Zirconium carbide is of interest in nuclear and aerospace industries due to its stability at extremely high temperatures. Its properties are strongly affected by the presence of significant structural vacancies. Conventional CALPHAD-type phase diagram models do not directly consider such defects; instead they are implicitly considered via thermodynamic data relating to non-stoichiometric compounds. The widely-used C-Zr phase diagram from Fernandez-Guillermet has been previously shown to be intrinsically incompatible with our physical understanding of structural vacancies.
Defect-related properties such as formation energies and defect-defect interaction energies are challenging to obtain experimentally with the required accuracy. In this work, state-of-the-art first-principles calculations of defect-related properties are used to inform development of Gibbs energy models that may be used in cases where many structural point defects are present. This is done both by incorporating such information directly into existing thermodynamic databases with conventional Gibbs energy descriptions, and through development of new Gibbs energy models.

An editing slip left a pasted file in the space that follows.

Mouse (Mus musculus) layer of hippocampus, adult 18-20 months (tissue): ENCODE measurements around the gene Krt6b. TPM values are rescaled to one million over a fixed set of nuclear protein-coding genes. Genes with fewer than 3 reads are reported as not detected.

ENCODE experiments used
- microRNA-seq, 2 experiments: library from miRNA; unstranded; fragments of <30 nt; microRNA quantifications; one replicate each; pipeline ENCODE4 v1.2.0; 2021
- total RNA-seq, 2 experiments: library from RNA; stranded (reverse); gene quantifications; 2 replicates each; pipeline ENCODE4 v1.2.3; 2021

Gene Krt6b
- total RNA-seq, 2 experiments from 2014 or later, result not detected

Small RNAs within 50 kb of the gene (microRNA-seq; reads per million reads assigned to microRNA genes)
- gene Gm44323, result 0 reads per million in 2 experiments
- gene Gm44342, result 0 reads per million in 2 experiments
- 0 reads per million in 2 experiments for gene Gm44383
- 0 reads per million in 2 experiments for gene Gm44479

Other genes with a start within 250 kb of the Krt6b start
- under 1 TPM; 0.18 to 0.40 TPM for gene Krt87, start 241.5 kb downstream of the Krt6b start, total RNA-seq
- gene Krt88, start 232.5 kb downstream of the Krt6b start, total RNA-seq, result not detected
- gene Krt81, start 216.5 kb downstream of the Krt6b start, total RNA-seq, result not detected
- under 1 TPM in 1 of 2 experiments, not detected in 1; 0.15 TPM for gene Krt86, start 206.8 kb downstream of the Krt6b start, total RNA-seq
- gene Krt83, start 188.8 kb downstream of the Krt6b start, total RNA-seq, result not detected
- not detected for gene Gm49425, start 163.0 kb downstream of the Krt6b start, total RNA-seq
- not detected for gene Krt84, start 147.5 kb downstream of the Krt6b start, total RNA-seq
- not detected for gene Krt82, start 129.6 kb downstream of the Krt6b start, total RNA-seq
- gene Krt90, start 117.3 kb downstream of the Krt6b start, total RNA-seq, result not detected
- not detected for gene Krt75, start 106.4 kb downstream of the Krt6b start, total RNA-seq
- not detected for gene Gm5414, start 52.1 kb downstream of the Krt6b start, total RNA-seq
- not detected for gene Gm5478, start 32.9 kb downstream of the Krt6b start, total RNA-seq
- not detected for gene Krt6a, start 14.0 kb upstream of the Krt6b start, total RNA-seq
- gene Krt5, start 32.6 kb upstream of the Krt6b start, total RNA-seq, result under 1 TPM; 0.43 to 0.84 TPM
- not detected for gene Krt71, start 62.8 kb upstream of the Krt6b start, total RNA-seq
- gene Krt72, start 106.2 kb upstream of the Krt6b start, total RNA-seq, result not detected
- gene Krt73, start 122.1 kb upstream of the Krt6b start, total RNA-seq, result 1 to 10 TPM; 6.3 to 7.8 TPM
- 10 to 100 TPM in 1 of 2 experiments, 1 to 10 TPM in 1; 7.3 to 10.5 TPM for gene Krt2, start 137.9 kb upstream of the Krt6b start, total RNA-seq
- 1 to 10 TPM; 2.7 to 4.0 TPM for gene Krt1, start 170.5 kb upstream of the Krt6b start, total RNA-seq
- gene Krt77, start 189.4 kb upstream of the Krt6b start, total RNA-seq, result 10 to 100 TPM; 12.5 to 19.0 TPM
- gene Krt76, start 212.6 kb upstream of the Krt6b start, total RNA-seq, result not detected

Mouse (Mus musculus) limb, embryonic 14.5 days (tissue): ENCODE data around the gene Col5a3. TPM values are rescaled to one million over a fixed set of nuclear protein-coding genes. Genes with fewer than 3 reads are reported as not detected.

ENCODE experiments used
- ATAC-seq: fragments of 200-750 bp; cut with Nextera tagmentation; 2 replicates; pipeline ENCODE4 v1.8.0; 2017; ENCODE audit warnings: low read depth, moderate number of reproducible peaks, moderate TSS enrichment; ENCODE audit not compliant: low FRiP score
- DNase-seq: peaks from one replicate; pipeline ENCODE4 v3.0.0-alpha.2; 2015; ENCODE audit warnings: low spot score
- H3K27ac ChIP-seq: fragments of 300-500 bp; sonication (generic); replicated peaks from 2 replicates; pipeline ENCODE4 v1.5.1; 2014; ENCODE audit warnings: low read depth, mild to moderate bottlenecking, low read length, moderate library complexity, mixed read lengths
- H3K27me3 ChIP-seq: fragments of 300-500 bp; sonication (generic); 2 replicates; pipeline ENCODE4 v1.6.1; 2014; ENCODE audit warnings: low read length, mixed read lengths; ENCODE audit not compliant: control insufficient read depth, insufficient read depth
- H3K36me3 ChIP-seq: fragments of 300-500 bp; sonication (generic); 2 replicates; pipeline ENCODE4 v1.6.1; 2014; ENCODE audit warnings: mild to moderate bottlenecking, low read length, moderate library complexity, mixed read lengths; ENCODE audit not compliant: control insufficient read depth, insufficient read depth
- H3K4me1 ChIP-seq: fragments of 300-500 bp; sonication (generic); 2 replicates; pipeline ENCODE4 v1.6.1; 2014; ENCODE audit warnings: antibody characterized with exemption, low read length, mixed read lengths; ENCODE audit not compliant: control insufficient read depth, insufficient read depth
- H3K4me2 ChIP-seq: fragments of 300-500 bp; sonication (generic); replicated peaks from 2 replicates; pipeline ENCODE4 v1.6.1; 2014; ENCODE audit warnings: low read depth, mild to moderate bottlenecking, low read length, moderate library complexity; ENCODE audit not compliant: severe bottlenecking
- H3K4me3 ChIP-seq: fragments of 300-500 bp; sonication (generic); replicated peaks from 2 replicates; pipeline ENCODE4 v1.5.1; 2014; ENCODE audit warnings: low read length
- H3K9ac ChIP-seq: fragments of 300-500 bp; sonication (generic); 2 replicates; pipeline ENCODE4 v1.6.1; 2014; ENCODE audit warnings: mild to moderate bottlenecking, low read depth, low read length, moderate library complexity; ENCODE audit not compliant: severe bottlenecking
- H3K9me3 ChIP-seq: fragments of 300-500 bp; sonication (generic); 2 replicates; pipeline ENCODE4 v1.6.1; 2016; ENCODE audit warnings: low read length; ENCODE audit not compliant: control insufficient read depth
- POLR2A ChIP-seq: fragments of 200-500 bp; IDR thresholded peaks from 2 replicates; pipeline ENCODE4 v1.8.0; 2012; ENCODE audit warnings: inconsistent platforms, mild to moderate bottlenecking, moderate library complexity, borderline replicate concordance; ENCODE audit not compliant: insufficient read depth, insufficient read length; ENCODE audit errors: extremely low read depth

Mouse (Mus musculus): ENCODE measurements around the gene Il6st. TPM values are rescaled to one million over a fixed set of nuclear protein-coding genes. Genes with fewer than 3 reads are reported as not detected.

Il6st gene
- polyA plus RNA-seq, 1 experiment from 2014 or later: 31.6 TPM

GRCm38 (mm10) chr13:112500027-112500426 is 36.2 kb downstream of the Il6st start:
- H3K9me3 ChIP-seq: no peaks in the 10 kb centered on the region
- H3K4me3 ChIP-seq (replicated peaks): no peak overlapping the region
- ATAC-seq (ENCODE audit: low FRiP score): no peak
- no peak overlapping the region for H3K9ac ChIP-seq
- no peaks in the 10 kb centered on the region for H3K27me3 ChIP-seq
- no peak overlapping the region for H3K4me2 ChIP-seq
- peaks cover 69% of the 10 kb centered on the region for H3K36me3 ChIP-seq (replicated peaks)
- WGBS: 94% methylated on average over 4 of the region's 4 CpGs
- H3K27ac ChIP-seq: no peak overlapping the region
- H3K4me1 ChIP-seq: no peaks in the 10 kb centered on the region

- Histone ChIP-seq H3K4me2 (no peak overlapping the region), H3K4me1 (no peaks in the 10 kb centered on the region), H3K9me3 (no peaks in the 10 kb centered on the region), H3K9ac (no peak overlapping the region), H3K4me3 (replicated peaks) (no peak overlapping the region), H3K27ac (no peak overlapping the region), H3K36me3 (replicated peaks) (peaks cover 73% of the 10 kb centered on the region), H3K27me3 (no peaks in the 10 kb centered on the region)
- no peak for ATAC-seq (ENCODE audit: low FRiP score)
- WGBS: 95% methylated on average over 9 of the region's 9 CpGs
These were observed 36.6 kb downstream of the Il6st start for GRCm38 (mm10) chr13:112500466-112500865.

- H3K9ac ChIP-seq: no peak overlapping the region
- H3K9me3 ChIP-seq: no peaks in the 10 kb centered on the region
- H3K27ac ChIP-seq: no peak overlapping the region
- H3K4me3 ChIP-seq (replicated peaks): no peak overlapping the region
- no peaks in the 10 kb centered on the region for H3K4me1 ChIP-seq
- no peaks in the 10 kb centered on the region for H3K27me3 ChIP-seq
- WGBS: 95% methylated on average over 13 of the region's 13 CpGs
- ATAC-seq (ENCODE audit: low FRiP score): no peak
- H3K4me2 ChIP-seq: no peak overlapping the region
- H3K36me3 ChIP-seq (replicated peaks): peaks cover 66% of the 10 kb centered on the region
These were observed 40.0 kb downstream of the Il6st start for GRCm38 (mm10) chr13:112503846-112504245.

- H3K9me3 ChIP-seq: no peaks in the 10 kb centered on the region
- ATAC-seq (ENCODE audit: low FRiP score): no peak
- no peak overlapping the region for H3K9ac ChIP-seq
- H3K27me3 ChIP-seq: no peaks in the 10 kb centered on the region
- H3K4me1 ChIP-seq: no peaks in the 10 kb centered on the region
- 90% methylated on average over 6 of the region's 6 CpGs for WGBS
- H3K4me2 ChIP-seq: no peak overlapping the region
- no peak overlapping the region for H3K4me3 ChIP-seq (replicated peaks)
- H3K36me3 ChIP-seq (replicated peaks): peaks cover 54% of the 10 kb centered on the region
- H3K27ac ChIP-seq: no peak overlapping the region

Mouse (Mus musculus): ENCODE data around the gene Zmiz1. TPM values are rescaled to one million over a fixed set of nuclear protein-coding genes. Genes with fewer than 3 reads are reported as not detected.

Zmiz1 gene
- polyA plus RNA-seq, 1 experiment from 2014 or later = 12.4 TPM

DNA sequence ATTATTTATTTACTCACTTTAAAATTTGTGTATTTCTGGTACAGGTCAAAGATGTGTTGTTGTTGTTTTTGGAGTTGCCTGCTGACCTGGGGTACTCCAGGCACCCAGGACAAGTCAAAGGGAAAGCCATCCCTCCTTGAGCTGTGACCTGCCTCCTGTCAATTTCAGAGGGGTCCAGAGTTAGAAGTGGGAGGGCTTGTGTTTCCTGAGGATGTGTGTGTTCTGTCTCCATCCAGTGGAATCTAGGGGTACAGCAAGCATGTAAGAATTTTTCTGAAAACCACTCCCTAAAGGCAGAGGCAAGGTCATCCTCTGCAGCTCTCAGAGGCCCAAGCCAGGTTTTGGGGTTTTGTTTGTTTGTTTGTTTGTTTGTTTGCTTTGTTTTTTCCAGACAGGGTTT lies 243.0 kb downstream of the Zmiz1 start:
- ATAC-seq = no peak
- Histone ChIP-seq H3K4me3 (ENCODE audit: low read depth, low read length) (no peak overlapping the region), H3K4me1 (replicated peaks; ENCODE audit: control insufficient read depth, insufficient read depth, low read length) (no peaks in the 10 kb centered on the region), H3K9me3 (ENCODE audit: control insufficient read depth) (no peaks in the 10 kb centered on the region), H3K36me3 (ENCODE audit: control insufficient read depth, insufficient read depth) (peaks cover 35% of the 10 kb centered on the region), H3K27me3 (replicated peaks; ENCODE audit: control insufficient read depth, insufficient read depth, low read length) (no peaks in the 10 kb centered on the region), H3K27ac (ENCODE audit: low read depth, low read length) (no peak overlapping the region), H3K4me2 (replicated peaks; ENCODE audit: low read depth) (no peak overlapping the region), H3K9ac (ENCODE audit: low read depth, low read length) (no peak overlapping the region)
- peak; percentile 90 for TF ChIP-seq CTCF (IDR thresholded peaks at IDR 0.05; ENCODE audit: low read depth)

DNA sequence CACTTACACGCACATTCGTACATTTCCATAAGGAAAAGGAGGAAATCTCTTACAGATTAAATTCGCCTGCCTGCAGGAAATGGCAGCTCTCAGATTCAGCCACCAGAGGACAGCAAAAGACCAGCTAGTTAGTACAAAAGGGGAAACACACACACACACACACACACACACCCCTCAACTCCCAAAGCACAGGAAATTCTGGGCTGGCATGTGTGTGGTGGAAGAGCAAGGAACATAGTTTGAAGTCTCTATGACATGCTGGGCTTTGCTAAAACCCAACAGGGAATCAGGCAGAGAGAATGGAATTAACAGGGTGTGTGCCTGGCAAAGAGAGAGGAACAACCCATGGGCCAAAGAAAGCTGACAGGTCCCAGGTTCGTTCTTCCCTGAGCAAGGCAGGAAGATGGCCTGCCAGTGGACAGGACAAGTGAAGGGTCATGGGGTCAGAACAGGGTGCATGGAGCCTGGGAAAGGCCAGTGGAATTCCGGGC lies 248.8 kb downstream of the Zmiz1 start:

Directly considering defect-related properties in the development of the thermodynamic database produces a more physically consistent description and may allow further predictive ability of the phase diagram in regions where experimental information may be scarce.